It is perhaps the greatest act of selflessness in Biblical lore 1. As Rachel stands ready to marry Yaakov, something they have been pining for seven long years, Lavan has a different plan: [29:22-25]
Lavan gathered all the local people and he made a [wedding] feast. When it was evening, he took Leah, his daughter, and brought her to him [Yaakov]. When it was morning, behold it was Leah!
On that last line, the midrash comments:
But, during the night she was not Leah? For Yaakov had given Rachel [certain] signs and when Rachel saw that Leah was being brought to him she thought: “My sister may now be humiliated,” [whereupon] she readily transmitted those signs to her.
Rachel sacrifices it all to spare sister Leah shame. Remarkably, the midrash portrays not even a whiff of Rachel’ internal dilemma; giving one the sense that this moment was long in the planning. The magnitude and echoes of Rachel’s personal heroism is perhaps best encompassed through a classic midrash based on Yirmiyahu [31:15-16]
Thus says Hashem, A voice is heard in Ramah, Lamentation and bitter weeping Rachel is weeping for her children; refusing to be comforted for her children .. Thus says Hashem, Restrain your voice from weeping and your eyes from tears; For your work will be rewarded,” declares Hashem, And they will return from the land of the enemy.
Contemplating the connection between Rachel and the First Temple destruction, the midrash [Pesichta Eicha Rabah 24] paints Yirmiyahu, post the Temple’s demise, [at Hashem’s behest] imploring the giants of our past to do something. He wakes up Avraham Yitchak, Yaakov and Moshe who fight mightily, beckoning their personal heroism as a defense of the Jewish people. They are valiant battles – but Hashem rejects them all. Mama Rachel then speaks:
“If I, a mere mortal, was prepared not to humiliate my sister and was willing to take a rival into my home, how could You, the eternal, compassionate God, be jealous of idols which have no true existence, that were brought into Your home)? Will You cause my children to be exiled on this account?”…Immediately Hashem fills up with mercy: for you Rachel I shall return Yisrael back to their place.
To understand the magnitude of Rachel’s act, simply consider that Rachel didn’t just passively spare Leah shame. She actively handed the signs over even though…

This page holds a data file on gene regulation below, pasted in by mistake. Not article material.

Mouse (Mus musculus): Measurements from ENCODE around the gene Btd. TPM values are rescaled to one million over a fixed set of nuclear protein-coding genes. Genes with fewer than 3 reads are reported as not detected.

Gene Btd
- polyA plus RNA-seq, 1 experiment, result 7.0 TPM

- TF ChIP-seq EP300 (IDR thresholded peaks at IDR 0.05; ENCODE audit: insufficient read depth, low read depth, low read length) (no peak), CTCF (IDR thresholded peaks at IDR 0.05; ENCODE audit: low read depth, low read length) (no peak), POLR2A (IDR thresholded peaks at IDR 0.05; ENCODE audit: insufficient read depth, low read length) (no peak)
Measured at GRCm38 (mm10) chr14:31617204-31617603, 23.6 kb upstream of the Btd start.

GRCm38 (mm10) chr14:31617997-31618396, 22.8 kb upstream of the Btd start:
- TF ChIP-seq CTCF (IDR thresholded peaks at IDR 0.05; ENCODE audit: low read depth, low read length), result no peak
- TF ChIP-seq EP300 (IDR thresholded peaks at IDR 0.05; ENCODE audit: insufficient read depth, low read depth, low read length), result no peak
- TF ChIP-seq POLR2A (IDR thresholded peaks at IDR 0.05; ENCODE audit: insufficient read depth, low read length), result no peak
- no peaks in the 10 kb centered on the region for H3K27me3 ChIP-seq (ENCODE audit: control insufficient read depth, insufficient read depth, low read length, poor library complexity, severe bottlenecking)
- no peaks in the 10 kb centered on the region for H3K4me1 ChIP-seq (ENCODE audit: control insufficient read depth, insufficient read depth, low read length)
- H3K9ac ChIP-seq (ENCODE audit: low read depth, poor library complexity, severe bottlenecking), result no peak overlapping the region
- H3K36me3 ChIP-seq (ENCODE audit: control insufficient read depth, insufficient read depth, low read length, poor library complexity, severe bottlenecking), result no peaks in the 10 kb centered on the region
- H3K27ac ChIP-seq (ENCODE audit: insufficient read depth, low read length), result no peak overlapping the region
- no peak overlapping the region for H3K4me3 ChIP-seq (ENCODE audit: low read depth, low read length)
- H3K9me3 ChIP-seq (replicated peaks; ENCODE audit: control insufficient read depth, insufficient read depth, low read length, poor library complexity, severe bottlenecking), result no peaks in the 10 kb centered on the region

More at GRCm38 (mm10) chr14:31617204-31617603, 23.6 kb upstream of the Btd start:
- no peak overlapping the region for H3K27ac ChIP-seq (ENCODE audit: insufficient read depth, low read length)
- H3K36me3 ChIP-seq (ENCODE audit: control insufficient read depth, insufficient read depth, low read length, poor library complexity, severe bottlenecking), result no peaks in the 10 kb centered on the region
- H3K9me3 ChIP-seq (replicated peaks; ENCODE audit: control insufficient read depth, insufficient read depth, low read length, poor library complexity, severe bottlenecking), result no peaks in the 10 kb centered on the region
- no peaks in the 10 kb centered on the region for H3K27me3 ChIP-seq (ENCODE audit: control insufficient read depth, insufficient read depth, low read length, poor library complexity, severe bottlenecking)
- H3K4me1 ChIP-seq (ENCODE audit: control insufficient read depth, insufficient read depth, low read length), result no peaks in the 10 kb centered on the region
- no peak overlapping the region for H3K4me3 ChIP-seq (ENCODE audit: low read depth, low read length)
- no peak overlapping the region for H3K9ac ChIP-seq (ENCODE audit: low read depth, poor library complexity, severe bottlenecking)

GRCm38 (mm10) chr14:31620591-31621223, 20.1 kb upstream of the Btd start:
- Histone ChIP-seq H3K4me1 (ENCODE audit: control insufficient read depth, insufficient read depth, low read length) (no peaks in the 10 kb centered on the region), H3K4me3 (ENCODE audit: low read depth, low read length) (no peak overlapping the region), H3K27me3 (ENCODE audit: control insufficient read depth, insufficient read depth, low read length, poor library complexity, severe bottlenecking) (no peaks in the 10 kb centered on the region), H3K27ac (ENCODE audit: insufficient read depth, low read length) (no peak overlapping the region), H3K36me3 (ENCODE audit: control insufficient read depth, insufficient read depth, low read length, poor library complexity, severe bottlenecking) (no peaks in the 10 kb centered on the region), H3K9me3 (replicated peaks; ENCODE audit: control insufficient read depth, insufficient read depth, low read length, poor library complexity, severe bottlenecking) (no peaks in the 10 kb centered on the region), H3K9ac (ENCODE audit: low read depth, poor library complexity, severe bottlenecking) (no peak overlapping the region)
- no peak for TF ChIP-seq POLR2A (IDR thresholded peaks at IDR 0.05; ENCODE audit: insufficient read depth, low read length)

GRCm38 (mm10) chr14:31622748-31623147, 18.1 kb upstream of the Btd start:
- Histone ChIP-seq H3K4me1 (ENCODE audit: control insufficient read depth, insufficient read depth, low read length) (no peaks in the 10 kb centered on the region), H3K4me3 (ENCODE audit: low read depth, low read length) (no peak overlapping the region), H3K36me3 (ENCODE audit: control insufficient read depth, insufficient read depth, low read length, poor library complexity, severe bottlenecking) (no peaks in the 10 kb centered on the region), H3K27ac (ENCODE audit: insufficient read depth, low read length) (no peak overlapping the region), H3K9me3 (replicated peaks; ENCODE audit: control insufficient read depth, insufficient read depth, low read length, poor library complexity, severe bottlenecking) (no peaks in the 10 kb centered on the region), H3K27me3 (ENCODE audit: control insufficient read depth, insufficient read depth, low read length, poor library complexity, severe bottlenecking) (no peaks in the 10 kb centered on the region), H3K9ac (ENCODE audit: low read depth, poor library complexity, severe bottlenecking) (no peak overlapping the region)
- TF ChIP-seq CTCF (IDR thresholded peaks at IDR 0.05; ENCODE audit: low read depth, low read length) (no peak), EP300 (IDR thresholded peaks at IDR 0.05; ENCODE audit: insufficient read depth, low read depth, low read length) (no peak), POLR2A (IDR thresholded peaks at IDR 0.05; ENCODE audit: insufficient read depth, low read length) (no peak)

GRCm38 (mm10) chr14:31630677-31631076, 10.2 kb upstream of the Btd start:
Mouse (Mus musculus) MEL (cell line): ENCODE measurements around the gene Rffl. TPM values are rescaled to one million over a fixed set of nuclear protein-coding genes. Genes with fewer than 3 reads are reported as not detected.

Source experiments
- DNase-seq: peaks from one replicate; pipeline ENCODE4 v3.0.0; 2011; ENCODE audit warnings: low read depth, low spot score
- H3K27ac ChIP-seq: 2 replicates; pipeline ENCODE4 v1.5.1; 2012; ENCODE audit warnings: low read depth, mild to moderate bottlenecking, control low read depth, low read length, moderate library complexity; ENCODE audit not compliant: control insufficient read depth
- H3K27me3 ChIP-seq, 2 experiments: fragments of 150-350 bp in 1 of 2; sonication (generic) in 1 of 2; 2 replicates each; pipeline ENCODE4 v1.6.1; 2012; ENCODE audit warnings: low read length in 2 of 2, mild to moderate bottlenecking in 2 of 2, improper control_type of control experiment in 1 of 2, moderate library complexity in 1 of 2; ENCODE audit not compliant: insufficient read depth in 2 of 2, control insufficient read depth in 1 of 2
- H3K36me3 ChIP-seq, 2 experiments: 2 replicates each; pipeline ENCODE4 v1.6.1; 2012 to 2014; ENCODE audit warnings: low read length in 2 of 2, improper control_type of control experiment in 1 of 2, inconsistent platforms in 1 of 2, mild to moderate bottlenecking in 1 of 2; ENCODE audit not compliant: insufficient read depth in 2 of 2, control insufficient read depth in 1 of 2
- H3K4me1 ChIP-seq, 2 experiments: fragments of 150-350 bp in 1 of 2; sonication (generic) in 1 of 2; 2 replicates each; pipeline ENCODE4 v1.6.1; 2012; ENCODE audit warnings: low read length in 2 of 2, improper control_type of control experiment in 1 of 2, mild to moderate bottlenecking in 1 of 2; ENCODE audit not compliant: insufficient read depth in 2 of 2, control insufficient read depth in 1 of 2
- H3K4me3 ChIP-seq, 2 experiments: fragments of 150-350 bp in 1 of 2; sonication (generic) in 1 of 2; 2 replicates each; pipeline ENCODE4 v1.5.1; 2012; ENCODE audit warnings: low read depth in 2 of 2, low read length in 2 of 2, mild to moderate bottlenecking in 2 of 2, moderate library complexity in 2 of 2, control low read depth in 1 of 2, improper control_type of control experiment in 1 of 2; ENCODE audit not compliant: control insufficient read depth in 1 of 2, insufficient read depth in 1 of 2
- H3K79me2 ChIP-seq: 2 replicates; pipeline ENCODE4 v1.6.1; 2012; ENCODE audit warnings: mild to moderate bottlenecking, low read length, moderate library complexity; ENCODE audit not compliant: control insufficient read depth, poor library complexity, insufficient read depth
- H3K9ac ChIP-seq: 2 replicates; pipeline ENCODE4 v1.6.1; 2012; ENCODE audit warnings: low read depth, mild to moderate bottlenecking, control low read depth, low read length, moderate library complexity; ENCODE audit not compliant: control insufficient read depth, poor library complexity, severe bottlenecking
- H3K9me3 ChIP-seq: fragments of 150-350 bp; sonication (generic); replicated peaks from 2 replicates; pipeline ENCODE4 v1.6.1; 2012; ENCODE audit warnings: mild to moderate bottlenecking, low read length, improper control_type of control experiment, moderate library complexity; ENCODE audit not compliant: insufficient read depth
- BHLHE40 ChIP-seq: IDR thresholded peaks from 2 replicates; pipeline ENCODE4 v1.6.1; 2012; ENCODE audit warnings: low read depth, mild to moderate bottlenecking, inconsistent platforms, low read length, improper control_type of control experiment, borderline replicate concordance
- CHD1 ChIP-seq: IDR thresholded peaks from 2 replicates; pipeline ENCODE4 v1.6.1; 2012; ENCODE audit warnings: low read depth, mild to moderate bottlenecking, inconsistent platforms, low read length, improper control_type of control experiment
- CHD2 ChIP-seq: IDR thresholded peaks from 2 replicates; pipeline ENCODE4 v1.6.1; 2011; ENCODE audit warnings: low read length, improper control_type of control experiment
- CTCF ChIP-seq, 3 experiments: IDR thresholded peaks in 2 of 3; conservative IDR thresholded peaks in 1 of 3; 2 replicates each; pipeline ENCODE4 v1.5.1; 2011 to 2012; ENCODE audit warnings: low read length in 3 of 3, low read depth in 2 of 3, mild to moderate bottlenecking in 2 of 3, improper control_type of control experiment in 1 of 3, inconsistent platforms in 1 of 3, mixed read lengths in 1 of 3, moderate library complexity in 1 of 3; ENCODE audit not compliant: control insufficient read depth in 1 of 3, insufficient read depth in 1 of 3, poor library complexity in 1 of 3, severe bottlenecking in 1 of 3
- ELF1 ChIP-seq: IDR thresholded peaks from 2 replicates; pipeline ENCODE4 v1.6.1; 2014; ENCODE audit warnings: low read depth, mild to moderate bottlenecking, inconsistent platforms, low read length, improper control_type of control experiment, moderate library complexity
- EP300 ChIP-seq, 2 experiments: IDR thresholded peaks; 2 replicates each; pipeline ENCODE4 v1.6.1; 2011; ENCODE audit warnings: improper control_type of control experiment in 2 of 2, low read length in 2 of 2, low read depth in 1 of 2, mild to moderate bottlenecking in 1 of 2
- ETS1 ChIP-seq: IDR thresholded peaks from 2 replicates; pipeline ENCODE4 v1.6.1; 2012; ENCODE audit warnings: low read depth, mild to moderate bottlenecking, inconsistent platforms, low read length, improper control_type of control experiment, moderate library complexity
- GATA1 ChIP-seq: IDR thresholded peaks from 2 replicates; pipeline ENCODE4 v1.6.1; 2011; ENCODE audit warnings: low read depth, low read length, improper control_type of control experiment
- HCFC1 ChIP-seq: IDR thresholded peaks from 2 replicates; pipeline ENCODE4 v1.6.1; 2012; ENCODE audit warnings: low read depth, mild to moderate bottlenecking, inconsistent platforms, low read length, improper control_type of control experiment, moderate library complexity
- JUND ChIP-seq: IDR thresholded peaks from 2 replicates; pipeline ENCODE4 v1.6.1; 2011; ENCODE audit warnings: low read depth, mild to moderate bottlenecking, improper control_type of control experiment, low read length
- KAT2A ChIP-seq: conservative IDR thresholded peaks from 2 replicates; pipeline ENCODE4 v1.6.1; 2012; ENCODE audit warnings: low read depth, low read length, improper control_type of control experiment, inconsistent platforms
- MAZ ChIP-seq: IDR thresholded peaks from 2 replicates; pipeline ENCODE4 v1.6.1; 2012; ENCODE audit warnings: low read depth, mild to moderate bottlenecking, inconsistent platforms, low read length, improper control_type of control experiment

- Rachel waited for seven years for her Yaakov!
- Rachel gave up her husband without knowing at the time she would ever marry him.
- Rachel gave up her portion as the mother of Klal Yisrael [without ever knowing she might get some back].
- Rachel exposed herself to the real possibility of having to marry Eisav.
Incredible! But all is not well – for this grand act of Rachel’s mesiras hasimanin (giving away the signs) narrative – an absolutely given fact in Talmudic and Midrashic literature raises troubling questions in light of the simple text. Herein, the questions:
1. First, the enigmatic story of the dudaim, those unnamed flowers that Reuven brings to his mother, Leah. Rachel wants some and asks. Note Leah’s reaction [Bereishis, 30:15]
Leah said to her, “Isn’t it enough that you took my husband? Would you also take my son’s dudaim flowers?”
Consider our midrash and then think about Leah’s reaction. Is it not unbelievably audacious? MY HUSBAND! One is almost tempted to yell out, but Leah – How dare you! And yet we see in Rachel’s reaction not even a hint of censure; a reaction of heroic proportions.
Rachel said, “Therefore, he shall be with you tonight in exchange for your son’s dudaim flowers.”
We shall yet return to this point.
2. Our midrash tells us what happened until the wedding night, but what of the morning after – Was Yaakov really bound to this marriage? Why would Yaakov not simply divorce Leah? A difficult midrash has Yaakov castigating Leah for her deeds. Leah responds that she learned deception from Yaakov – the Rebbe of deception. Even as the midrash raises more questions than answers, one point that clearly emerges from the midrash is Leah’s role in this whole episode: